More than a quarter of the electricity generated in Scotland last year was produced from wind, hydro and other renewable sources.
Official figures showed the amount of renewable power increased by a fifth, while the total power generated in Scotland went up by 3%.
Scotland exported nearly a quarter of the total power produced.
Domestic demand for electricity continued to fall - down by 4% in 2009 and down by 10% between 2005 and 2009.
Britain saw the same level of decline over those four years, but Scotland continues to have higher energy use.
Electricity demand per meter was significantly above average in the north of Scotland, but below average across most of the central belt and Ayrshire.
The pattern partly reflects access to gas heating, with much of northern Scotland off the gas grid. Scottish gas consumption per meter was the highest in Britain, but both Scottish and British consumption fell by 19% between 2005 and 2009.
The fall in energy use across Britain is at least partly explained by the economic downturn.
Roseanna Cunningham, the environment and climate change minister, commented: "As Scotland faces a white Christmas, we are greening up our energy supply.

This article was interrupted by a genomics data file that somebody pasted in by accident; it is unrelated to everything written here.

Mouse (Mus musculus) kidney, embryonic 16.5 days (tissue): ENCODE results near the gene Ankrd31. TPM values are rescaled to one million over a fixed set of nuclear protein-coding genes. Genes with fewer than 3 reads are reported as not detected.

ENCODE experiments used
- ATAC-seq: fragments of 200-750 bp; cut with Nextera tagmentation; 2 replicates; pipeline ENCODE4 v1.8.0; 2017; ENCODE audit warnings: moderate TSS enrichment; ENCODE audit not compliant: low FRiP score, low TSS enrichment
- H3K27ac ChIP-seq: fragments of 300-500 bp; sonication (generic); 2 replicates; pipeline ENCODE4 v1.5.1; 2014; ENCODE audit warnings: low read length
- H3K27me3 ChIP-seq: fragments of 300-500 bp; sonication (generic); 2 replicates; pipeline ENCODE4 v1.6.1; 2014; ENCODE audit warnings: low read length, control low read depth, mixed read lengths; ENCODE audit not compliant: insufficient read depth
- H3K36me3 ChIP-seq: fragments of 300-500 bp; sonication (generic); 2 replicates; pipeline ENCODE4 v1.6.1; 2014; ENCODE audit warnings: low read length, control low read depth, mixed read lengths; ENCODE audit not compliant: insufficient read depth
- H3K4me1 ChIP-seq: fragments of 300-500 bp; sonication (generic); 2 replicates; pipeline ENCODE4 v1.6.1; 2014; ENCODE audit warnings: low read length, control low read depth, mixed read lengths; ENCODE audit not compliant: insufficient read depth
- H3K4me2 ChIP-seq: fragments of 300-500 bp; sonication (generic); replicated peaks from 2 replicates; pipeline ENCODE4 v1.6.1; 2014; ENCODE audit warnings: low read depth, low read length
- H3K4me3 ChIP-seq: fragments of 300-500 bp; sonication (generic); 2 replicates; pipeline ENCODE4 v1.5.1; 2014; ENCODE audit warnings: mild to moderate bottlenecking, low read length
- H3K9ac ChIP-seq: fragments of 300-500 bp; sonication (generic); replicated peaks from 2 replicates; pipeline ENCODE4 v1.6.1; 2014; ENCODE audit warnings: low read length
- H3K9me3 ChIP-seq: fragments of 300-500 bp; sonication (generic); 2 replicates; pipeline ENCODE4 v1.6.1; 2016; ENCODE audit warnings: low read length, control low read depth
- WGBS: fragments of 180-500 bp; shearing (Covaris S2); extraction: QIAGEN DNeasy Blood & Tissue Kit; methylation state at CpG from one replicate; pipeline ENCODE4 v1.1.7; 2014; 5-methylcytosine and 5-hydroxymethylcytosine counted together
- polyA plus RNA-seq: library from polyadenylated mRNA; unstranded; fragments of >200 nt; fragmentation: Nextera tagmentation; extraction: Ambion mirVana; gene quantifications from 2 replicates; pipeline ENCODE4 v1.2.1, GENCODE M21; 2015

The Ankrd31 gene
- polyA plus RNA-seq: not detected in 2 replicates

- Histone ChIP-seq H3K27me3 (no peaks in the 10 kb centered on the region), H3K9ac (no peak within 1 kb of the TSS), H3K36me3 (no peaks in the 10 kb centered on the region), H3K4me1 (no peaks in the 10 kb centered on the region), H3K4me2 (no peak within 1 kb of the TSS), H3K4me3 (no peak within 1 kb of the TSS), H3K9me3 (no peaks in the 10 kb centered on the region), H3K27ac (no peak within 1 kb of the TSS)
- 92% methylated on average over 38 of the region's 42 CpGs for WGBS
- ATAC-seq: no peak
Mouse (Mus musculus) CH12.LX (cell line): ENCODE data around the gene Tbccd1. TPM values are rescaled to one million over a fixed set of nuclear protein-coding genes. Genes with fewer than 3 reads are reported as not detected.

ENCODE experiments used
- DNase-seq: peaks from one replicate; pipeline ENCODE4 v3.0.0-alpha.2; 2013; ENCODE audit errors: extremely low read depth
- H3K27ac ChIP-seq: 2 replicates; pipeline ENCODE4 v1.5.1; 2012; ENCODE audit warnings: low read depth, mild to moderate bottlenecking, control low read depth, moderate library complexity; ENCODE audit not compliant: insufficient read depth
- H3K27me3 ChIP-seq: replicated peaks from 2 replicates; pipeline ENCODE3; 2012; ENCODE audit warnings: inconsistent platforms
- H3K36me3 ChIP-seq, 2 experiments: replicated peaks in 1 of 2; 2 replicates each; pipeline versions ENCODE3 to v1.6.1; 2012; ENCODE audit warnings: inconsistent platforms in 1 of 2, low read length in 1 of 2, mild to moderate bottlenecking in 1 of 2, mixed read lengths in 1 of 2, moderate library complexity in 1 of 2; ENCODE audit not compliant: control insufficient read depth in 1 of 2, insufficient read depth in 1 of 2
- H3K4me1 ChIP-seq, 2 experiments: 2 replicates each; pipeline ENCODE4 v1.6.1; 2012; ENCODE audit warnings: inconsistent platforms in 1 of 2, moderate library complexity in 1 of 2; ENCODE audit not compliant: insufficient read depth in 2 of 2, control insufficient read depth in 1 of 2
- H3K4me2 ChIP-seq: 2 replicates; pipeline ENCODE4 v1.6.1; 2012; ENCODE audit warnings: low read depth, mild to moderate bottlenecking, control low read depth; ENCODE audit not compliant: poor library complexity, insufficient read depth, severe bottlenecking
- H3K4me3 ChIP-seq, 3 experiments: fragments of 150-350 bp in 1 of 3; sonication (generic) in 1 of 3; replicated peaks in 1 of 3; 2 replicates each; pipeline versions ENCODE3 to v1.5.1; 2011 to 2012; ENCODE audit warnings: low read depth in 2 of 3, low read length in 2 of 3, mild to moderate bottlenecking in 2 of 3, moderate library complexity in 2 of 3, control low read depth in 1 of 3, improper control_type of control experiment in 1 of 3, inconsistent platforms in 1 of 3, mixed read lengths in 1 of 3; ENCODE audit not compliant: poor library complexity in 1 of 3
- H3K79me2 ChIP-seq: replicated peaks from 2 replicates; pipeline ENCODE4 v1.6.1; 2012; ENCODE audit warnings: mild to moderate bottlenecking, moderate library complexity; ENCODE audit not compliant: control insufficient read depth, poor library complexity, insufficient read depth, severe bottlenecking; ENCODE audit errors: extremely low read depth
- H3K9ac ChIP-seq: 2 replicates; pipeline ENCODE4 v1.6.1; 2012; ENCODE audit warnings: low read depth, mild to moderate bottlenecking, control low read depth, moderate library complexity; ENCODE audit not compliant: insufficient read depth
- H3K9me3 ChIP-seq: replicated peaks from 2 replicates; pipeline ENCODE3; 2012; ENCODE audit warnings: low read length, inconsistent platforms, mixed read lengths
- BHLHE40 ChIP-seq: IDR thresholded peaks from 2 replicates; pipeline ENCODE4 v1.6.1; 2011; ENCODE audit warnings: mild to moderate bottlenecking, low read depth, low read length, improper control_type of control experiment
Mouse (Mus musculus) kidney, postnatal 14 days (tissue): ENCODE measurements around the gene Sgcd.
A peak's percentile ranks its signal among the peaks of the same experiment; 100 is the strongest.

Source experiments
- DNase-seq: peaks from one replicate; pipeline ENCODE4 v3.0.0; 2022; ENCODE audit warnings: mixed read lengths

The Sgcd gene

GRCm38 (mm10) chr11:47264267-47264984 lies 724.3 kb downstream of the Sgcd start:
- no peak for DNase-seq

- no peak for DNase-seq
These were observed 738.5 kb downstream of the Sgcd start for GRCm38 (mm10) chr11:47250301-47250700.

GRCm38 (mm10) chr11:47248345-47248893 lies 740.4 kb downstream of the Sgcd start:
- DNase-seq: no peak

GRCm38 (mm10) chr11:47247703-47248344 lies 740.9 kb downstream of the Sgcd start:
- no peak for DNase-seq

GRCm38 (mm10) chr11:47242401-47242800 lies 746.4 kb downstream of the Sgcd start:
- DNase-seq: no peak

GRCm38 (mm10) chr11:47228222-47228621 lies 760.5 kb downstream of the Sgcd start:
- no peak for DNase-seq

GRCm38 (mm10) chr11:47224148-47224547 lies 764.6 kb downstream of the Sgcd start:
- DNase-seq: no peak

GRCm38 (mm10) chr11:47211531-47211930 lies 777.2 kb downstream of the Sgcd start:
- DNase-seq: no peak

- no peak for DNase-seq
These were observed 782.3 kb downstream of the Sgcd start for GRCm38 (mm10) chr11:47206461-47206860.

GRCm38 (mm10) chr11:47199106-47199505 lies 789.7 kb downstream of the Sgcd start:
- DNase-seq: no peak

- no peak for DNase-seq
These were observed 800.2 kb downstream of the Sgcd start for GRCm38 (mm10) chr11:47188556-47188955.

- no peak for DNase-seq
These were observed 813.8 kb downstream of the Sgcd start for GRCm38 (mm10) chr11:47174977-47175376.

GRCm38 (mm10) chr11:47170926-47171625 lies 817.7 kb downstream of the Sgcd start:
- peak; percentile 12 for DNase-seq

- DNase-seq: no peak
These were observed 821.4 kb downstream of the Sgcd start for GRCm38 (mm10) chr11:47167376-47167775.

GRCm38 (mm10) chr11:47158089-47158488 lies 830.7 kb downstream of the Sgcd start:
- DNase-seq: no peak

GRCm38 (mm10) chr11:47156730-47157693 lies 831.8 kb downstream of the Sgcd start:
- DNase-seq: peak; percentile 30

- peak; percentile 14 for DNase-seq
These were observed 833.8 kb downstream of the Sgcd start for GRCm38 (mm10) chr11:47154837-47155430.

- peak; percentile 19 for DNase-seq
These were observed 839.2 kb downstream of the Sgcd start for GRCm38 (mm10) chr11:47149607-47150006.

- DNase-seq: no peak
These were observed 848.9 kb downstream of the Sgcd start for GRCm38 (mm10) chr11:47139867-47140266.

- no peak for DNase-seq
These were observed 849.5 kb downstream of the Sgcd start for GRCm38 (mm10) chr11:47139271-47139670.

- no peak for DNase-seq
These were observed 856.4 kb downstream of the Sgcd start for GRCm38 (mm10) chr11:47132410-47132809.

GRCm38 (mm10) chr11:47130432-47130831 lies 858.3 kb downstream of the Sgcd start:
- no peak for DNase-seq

"Scotland is blessed with abundant natural energy sources, particularly in our seas, and today's figures follow a steady trend towards Scotland's energy becoming greener and cleaner".
She said 2010 had also been a "tremendous year" for the renewable power sector, with more wind power developments in the planning and construction pipeline.
She said Scotland was on course to meet its 2011 target of sourcing 31% of its electricity from renewable sources. The Scottish government recently uprated its targets to hit 80% by 2020.
Jenny Hogan, director of policy for industry body Scottish Renewables, said: "Scotland's renewables industry has grown faster and further than anyone dared to hope even a few years ago.
"These figures from last year show that the production of renewable energy in Scotland continues to increase and supersede our expectations".
Other findings from more recent data, which was published by the UK government, show how energy prices have risen in the past year.
Across the UK, unleaded petrol was up by 13.5 pence per litre to 121.7 pence this month - a record high. The average litre of diesel was up 16.4 pence in the year, to 125.8 pence.
By last month, the UK ranked fifth most expensive across the European Union for petrol, and the most expensive for diesel.
Household electricity energy bills fell, on average, by £26 compared with 2009, while gas bills fell by £35.
Pressure on energy utilities to change their charging practices for poorer customers meant that average pre-payment gas bills across Britain fell by £58.
From January to June this year, domestic prices were the lowest in western Europe and gas prices were the fourth lowest.
For industry, gas prices rose 15% in the year to September this year, and electricity prices fell 10%. Coal was 18% more expensive